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A video clip of a Sonoma County sheriff’s deputy punching and trying to restrain a Cotati man who was on the ground near Guerneville has spread through social media at a time when high-profile shootings have launched a national conversation about law enforcement use-of-force.

The 21-second clip, which was taken Saturday and posted on the Santa Rosa Copwatch Facebook page, depicts a moment when two deputies are on the ground trying to restrain Jonathan Carrozzo, 31, who eventually was booked into the Sonoma County Jail on suspicion of public drunkenness and resisting arrest.

The video was taken by a passing motorist who said he was disturbed by what he saw during the encounter.

The Sheriff’s Office released its account of the incident on Wednesday in response to media requests. Sgt. Cecile Focha, a spokeswoman for the agency, said the two punches shown on the video were “distraction jabs” used to get people to “stop what they’re doing.”

Several attempts to reach Carrozzo by phone and email were unsuccessful.

Focha said the deputies had been trying to help the intoxicated man get a ride home when Carrozzo became agitated and “squared off” at them, leading them to restrain him. Carrozzo later spoke to three Sheriff’s Office sergeants and each time apologized for his conduct and declined to file a complaint against the deputies, according to Focha.

The man who took the video said he was driving home on eastbound River Road when he saw “someone swinging, arm up and down, punching somebody.”

The man, a local business owner, said he didn’t want to be identified publicly because he didn’t want his involvement in the matter to affect his business. He pulled over and started taking video on his phone when he realized two deputies were striking a man on the ground.

“It was pretty brutal if you ask me,” the man said. “He was crying and saying ‘I’m sorry.’”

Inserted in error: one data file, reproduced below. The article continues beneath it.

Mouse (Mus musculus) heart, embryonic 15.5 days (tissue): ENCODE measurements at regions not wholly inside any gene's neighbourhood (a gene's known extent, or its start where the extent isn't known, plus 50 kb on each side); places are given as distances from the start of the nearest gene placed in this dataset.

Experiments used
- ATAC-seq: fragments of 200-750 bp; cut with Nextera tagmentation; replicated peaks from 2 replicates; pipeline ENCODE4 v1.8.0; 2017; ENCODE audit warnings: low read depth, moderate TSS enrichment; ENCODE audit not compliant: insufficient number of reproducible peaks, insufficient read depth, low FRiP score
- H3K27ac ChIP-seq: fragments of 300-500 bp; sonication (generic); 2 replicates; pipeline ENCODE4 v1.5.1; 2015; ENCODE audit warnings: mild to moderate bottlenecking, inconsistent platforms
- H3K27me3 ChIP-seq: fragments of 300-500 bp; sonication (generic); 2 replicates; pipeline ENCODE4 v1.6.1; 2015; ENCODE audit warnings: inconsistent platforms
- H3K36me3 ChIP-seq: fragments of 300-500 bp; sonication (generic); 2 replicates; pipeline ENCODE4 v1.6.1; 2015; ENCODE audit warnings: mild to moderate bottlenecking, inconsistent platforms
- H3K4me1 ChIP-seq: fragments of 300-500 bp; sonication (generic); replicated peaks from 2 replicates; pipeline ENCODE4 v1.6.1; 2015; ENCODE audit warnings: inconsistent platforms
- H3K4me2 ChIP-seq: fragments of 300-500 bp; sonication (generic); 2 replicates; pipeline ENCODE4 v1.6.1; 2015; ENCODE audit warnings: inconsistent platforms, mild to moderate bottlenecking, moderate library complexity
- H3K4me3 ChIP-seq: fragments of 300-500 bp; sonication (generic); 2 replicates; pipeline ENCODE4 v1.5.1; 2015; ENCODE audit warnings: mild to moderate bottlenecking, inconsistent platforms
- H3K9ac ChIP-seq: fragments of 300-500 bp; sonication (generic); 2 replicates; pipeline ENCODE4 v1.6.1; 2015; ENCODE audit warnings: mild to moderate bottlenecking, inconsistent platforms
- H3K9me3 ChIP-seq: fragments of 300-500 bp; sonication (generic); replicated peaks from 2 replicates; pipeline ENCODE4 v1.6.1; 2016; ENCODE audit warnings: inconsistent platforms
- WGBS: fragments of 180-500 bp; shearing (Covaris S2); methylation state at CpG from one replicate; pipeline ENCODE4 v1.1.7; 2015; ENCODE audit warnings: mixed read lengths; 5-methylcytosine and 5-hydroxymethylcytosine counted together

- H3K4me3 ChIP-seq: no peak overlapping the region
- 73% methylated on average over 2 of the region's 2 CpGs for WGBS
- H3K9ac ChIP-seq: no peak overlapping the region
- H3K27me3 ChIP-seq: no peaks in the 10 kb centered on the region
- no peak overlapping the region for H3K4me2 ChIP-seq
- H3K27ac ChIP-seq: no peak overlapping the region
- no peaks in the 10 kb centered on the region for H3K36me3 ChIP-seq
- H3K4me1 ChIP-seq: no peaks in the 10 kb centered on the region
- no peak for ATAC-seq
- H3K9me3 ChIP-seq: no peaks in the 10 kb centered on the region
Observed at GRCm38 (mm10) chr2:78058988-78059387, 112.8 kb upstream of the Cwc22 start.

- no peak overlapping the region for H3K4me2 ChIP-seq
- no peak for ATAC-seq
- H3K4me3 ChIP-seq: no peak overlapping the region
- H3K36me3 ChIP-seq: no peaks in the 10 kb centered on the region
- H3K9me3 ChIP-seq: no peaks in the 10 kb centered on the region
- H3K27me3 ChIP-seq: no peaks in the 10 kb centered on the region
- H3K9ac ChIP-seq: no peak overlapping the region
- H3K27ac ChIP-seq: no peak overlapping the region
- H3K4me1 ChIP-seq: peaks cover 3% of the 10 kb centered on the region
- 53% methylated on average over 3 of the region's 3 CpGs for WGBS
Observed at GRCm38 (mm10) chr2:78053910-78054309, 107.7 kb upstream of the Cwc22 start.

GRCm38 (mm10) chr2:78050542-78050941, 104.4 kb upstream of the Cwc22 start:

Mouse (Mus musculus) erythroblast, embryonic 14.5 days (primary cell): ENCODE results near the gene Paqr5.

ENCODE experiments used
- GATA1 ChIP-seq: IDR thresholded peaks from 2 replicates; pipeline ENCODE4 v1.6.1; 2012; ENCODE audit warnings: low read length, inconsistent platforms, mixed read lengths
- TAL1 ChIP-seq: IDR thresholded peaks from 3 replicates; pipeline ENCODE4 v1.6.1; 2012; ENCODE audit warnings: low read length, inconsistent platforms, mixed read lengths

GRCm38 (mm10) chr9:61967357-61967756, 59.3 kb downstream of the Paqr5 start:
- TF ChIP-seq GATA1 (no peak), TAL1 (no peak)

After posting the video to his private Facebook page, he gave it to local attorney Dave Jake Schwartz, who posted the video to the Santa Rosa Copwatch page on Facebook on Sunday afternoon. The Copwatch page, which has been a hub of communication by people concerned about the shooting of 13-year-old Andy Lopez by a sheriff’s deputy, is a forum about police accountability.

The video went viral.

The businessman said the Sheriff’s Office reached out to him and that he gave a copy of the video to a detective and was told he would be interviewed by someone with the Sonoma County District Attorney’s Office.

Focha said the video did not depict the entirety of the encounter, which began at 6:13 p.m. Saturday when a 911 caller reported that a man was lying in the roadway. The caller said the man appeared to be “out cold” and could get run over, said Focha.

The man was lying down on the side of the road behind a parked car when the Russian River Fire Department and deputies arrived. Paramedics examined the man and determined that he did not require medical attention, Focha said.

Focha said the encounter was initially amicable. Carrozzo loaned the deputies his phone to ask a friend staying at a nearby campsite to come get Carrozzo, who had been at a beer festival at Stumptown Brewery, she said.

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While they waited, Focha said, Carrozzo became agitated and began making statements about police actions in Ferguson, Mo., where an officer shot an unarmed black teenager.

“He asked if they drove tanks. He said, ‘Let’s go.’ He had plenty to drink,” Focha said.

On the video, the deputies shout “Stop resisting,” “Give me your hands” and “Show me your hands.” One deputy is down a slope in a thicket and appears to be restraining the man’s head. A second deputy is astride Carrozzo’s lower legs and strikes the man’s upper thigh and his face. That deputy then kicks out a foot in what appears to be a strike to Carrozzo’s face.

The deputies didn’t plan to arrest Carrozzo until the man became agitated and stopped cooperating, according to Focha.

Focha said the Sheriff’s Office is reviewing the incident to determine if the deputies followed policy.

Sonoma County DUI lawyer Dave Jake Schwartz said he posted the video to the Copwatch page because he wanted “to show people what happens on the street and to contribute to the dialogue about police accountability, that’s all I’m trying to do.”

“I know people are going to draw their own conclusions,” Schwartz said. “To me, the video speaks for itself and it looks excessive.”

You can reach Staff Writer Julie Johnson at 521-5220 or julie.johnson@pressdemocrat.com. On Twitter @jjreport.

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